LETTER: $3.687 million cut to the BOE is gut wrenching

Open Letter to Members of the BET from Sara Selbert Savov & Stefan Savov

First and foremost, I would like to thank you all for your service. No matter how disappointed I am with the vote outcome, I understand that a lot of time and effort has been put into this budget. I would like to especially thank Leslie Moriarty, David Weisbrod and Beth Krumeich for speaking at Monday’s BET budget meeting so eloquently, giving just cause to object the budget cut and to pointing out major oversight by certain members of the BET.

I could spend the rest of this letter pointing out how impolite, not forthcoming and irresponsible certain members were, but it defeats the purpose of this message.

I would like to suggest a revisit of the budget proposed, specifically as it pertains to the BOE. This is an unusual request I understand, but in these Covid times I can imagine anything is possible.

I listened all the way through, disappointed with the “yes” vote to pass the budget as it stood and yet confident that the amendment to the BOE cuts would triumph. I thought the amendment was presented so thoroughly and thoughtfully, that certain BET members would surely come to reason.

I was wrong.

Instead our public school system will be reduced to the bare bones, and our 9,000 GPS children will be the unfortunate recipients.

To say that the $3.687 million cut to the BOE is gut wrenching, is a gross understatement. I (and my family, friends, fellow moms) object to the cuts and feel that instead, you could and should have raised the budget guidelines to at least 3% every year. The 2% barely covers salary and benefits increases. This leaves the BOE with little if nothing to fund educational programs, provide assistance to Special Education, pay salaries and overall be financially healthy. We as a whole should not be afraid to spend money on the future of our children, especially now.

Currently parents and teachers alike are trying to assist and cope with the emotional, social and possible educational outcome of involuntary homeschooling. Please note that no teacher or parent was prepared or opted for distance learning and homeschooling, Covid-19 did not give anyone any advance notice. Children were in school one day, and home indefinitely the next. This is more like crisis learning and by no means even close to a substitute for school. Now with the BOE budget cut, the BET vote has ensured that a crisis situation will continue post a pandemic. This cut will directly impact children’s welfare. Budget constraints will call for reduction of teaching and staff positions, an increase in class sizes, program cuts to school curriculum and an overall defeated public school system operating from the likes of an ICU bed.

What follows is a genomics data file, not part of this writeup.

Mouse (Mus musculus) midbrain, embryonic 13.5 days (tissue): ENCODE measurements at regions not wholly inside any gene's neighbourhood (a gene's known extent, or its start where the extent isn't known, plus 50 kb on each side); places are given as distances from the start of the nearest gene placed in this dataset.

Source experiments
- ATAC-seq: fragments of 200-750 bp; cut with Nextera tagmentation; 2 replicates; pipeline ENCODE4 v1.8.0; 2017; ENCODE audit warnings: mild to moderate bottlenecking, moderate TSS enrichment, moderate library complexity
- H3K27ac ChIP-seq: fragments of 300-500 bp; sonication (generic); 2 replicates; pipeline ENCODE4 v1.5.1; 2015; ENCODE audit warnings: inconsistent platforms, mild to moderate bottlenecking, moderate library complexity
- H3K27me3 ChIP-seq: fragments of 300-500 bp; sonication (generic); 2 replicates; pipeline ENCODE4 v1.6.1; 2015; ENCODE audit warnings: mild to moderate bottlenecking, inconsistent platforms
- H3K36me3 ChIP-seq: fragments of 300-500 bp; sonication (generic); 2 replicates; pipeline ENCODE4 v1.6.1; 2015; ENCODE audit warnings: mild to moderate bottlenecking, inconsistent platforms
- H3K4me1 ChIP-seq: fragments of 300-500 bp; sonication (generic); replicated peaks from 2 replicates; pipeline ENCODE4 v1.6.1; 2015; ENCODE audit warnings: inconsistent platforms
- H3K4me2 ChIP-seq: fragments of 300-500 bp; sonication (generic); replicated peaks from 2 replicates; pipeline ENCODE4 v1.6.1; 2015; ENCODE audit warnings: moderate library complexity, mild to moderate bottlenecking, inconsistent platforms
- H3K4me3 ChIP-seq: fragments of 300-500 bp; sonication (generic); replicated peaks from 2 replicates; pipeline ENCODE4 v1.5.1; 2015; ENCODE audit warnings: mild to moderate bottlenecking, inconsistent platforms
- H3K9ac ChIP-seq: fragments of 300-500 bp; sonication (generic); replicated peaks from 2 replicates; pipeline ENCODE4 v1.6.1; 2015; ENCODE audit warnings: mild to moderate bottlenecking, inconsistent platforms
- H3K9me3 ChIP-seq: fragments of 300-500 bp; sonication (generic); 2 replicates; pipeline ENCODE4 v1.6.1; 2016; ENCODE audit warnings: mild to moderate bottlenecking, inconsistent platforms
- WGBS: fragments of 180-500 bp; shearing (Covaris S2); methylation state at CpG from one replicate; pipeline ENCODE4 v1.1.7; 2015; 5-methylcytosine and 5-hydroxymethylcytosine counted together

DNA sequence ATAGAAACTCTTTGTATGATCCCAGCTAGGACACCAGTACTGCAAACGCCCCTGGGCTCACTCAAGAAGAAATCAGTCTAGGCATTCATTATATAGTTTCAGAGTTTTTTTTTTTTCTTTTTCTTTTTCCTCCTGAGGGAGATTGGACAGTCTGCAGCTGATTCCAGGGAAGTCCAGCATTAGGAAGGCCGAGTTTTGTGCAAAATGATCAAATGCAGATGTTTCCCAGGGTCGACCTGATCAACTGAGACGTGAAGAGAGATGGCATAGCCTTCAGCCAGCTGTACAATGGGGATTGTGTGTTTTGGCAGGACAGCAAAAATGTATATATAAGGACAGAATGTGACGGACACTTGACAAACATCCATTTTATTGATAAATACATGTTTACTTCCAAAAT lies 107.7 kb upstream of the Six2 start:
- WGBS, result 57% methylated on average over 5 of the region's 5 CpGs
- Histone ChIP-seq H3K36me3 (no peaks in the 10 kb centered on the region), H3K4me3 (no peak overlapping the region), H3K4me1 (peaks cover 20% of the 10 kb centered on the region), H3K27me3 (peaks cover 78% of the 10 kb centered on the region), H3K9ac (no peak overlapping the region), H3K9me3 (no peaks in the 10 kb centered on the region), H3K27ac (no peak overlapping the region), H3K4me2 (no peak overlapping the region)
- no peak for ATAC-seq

It would seem that in a tight-knit community like ours, this would never be a reality. Yet this vote has made it certain that parents must fight for their children’s education and cuts to the BOE budget are always considered plausible. Taxpayers dollars should be allocated first and foremost to the next generation, which is our children. Before certain members of the BET proposed to cut school funding, what else was considered? Was every possible scenario played out? I am not a BET member, but what about the following instead of a BOE cut?

· Use the “Rainy Day” fund of $64 million to cover costs and infuse our educational system that needs it the most. If this pandemic isn’t cause, I do not know what is.

· Hold off on building the Greenwich HS stadium for a year instead of impacting their education.

· Revisit the proposed property tax on private schools. Using the current tuition as a forecast, the private schools bring in between $20 and $40 million a year. Perhaps the discussion should return to taxing the private school property and not cutting money from the children, who after the Covid-19 closings of schools, need it more than ever.

· In addition to the above, please consider that the reduction to the BOE budget directly impacts the property pricing and overall real estate value of Greenwich. Our public schools are listed on various real estate search engines as top ranked, which many buyers use as criteria for where they purchase a home. If the emotional pleas do not move you to act, perhaps our deteriorating financial value will.

We have children who are currently surviving a pandemic and its impact. They have not seen their friends, played a game of tag in the schoolyard, been taught anything in the manner generations before were able- a classroom. This has an emotional impact, and most likely an educational digression. Why would anyone (regardless of political affiliation) choose to cut funding and resources to the detriment of their wellbeing? These kids should be able to return to their school and be met by the best of what we can offer them, not the bare bones. It is a certainty that the children will need MORE, not less from our teachers and school resources. In the time of Covid-19, is it not more important to budget for schools to make up for all the learning lost due to quarantine? Our schools need to add to their resources, not have them stripped down.

In short, I implore you to revisit the budget addressed and voted on April 27th, 2020 so that the funding of children’s education and development are prioritized. I strongly encourage the BET committee to reconvene on this matter and act responsibly, encouraging the development of the next generation. Education should be our priority, so we can build successful future leaders. Please, for the sake of the 9,000 GPS children, take note.

Thank you for your service and consideration in this matter,

Sara Selbert Savov & Stefan Savov